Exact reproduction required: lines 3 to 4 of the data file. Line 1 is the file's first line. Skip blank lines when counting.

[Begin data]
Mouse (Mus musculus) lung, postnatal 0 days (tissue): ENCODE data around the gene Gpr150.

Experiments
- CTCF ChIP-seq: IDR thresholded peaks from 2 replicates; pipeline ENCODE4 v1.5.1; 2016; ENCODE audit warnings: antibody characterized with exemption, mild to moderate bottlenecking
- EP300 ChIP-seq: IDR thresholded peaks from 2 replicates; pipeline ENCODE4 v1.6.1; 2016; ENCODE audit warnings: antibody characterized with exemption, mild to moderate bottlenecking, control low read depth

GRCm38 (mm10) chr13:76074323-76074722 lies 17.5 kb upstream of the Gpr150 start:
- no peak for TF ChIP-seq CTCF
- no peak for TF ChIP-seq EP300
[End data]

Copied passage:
- CTCF ChIP-seq: IDR thresholded peaks from 2 replicates; pipeline ENCODE4 v1.5.1; 2016; ENCODE audit warnings: antibody characterized with exemption, mild to moderate bottlenecking
- EP300 ChIP-seq: IDR thresholded peaks from 2 replicates; pipeline ENCODE4 v1.6.1; 2016; ENCODE audit warnings: antibody characterized with exemption, mild to moderate bottlenecking, control low read depth